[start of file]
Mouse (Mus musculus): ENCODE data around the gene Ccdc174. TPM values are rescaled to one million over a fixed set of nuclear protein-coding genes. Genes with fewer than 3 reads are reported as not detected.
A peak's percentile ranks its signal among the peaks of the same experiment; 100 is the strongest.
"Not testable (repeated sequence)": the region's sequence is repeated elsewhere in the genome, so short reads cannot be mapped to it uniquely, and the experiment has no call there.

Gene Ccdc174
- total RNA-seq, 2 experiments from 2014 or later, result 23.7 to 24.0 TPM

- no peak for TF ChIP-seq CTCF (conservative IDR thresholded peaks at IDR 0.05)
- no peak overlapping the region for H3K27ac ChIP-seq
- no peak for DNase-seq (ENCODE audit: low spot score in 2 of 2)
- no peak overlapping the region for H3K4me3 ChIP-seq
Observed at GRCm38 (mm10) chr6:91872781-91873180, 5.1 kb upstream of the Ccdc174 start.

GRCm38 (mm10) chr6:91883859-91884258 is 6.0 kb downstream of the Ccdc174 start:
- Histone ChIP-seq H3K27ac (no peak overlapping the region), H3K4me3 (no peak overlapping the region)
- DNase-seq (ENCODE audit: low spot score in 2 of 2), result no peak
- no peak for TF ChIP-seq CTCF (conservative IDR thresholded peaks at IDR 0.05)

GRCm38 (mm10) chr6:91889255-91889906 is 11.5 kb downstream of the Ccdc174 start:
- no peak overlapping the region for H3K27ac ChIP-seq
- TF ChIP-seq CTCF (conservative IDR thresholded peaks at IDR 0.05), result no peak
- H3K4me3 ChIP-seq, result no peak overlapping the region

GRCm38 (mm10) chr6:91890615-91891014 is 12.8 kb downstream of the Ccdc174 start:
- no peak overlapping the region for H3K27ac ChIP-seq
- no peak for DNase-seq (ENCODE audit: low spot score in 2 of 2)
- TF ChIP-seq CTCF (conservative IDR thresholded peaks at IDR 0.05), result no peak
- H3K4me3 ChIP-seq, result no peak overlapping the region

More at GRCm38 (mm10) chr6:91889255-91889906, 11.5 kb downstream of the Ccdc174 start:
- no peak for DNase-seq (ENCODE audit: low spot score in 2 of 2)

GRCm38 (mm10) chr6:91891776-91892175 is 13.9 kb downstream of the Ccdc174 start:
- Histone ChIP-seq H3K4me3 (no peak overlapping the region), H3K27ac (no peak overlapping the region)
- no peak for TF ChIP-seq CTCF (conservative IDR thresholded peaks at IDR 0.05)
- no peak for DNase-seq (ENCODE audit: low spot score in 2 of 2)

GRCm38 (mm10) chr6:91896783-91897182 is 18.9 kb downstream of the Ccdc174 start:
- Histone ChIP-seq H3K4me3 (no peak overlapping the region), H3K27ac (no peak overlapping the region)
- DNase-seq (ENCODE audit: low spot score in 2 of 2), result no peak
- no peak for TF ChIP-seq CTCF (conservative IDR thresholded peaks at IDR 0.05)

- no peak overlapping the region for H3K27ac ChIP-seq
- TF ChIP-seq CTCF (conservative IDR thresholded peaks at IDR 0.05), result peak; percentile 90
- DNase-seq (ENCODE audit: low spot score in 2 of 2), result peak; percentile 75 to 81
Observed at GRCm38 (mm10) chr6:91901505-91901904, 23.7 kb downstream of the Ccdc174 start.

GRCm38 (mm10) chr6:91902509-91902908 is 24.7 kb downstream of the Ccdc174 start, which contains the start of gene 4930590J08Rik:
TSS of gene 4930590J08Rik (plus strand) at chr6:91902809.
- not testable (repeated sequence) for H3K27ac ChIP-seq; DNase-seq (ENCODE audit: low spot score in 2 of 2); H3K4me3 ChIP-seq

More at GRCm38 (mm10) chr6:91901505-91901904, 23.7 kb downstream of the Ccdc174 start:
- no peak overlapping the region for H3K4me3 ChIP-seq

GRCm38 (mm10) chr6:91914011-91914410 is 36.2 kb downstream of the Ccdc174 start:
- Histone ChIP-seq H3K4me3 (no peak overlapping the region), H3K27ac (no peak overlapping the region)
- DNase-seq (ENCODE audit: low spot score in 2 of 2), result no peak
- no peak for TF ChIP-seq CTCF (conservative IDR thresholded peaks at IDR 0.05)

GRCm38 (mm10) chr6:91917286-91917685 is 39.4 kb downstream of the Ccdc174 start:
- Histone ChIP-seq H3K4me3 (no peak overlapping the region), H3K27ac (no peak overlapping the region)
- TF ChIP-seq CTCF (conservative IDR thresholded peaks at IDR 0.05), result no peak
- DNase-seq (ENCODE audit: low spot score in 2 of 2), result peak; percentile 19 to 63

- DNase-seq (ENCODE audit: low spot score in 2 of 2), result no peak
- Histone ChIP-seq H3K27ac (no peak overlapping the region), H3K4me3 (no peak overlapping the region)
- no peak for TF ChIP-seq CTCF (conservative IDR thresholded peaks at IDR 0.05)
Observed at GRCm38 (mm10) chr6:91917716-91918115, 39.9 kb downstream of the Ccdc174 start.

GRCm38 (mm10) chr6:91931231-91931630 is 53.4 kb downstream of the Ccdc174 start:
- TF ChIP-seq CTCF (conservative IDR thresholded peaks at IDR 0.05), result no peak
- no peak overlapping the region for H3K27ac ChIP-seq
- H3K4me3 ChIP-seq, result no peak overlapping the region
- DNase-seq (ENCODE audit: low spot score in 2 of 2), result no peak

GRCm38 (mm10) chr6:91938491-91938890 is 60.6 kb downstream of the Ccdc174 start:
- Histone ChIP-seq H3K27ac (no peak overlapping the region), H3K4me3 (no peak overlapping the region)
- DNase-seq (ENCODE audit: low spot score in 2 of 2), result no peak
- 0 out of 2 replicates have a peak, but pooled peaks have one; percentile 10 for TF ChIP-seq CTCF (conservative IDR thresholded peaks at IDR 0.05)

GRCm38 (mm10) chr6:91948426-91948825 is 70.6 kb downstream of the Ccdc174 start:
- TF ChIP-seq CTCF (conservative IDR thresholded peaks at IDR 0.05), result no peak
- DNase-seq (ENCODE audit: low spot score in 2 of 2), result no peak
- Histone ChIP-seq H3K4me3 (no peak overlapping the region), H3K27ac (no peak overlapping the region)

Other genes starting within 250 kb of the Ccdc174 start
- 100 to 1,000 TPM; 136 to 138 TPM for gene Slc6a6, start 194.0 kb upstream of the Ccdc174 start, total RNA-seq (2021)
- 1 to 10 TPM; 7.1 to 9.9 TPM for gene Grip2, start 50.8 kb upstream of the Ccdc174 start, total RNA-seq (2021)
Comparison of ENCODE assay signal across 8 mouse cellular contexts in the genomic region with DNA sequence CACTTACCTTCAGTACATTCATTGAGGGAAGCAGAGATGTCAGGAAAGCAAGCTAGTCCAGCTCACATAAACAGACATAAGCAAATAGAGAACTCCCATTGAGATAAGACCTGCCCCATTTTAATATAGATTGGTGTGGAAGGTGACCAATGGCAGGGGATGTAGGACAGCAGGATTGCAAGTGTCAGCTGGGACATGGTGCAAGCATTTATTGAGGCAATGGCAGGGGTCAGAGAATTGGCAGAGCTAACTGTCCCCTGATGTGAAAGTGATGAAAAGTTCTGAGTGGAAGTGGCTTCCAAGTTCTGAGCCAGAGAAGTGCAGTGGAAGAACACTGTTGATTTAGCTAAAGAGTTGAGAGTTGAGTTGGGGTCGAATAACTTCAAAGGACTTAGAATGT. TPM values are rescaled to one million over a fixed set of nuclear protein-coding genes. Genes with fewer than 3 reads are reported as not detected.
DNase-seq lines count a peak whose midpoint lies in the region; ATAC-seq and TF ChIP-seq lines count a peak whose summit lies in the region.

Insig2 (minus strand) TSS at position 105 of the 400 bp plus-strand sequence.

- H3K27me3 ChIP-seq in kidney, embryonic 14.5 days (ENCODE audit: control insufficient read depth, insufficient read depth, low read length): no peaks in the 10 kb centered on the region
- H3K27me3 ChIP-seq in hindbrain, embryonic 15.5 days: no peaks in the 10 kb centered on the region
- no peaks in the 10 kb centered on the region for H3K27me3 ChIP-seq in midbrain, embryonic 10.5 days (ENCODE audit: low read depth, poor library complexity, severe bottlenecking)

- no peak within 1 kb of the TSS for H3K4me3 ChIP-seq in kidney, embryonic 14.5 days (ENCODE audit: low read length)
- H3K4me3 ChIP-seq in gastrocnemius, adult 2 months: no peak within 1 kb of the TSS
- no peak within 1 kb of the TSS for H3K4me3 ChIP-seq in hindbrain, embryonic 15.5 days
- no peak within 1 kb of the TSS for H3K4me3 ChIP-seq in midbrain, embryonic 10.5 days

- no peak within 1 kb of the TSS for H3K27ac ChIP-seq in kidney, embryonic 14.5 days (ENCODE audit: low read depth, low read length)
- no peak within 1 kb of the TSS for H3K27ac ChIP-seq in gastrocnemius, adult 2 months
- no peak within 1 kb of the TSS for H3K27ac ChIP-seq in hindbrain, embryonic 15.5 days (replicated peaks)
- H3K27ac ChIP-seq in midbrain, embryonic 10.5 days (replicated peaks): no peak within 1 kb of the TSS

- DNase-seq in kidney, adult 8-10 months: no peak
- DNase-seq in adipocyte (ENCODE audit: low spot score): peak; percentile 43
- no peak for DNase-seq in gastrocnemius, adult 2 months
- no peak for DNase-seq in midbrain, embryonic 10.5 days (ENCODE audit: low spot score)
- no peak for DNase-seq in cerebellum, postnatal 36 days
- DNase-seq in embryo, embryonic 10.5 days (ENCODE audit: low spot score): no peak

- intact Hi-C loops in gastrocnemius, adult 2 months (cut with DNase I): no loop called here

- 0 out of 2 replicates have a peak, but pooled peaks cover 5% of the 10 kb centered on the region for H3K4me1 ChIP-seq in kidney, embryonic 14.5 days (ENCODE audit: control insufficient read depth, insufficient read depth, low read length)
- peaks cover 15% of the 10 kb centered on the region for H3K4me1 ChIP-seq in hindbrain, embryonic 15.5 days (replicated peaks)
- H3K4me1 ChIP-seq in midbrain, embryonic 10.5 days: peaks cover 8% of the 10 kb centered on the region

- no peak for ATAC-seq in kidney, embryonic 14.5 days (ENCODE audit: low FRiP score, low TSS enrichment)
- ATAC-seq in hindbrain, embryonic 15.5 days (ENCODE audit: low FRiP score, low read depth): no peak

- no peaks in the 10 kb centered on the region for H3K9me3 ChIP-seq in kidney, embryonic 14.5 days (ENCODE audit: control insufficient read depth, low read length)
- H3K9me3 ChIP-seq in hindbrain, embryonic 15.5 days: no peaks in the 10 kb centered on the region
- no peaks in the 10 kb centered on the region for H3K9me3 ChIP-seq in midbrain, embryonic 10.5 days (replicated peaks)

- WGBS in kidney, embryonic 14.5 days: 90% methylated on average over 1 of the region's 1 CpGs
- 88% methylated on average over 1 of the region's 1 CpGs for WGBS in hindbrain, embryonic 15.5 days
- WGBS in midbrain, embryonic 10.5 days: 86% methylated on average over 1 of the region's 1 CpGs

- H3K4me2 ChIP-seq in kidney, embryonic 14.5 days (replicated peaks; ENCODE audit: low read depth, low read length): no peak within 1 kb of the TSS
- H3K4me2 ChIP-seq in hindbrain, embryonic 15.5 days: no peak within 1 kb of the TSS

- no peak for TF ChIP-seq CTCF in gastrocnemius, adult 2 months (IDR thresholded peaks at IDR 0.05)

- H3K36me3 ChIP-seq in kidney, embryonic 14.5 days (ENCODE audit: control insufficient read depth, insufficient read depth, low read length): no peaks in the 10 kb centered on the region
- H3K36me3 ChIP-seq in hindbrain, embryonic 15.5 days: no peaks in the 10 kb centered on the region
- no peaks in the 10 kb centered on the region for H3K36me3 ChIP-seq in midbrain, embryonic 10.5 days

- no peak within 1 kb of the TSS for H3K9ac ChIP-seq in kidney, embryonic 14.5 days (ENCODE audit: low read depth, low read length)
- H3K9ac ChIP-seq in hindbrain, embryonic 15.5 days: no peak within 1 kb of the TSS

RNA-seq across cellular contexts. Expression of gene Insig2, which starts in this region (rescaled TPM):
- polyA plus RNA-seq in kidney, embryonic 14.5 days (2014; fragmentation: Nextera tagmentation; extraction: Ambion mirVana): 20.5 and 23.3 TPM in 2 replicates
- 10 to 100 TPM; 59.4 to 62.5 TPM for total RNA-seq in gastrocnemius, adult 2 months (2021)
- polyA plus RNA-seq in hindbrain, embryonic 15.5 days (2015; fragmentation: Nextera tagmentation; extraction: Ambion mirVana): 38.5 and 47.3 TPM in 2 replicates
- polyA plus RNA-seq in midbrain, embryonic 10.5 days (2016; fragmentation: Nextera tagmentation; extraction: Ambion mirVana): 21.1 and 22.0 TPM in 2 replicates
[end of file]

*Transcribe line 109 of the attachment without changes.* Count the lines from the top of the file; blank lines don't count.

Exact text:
- no peak within 1 kb of the TSS for H3K9ac ChIP-seq in kidney, embryonic 14.5 days (ENCODE audit: low read depth, low read length)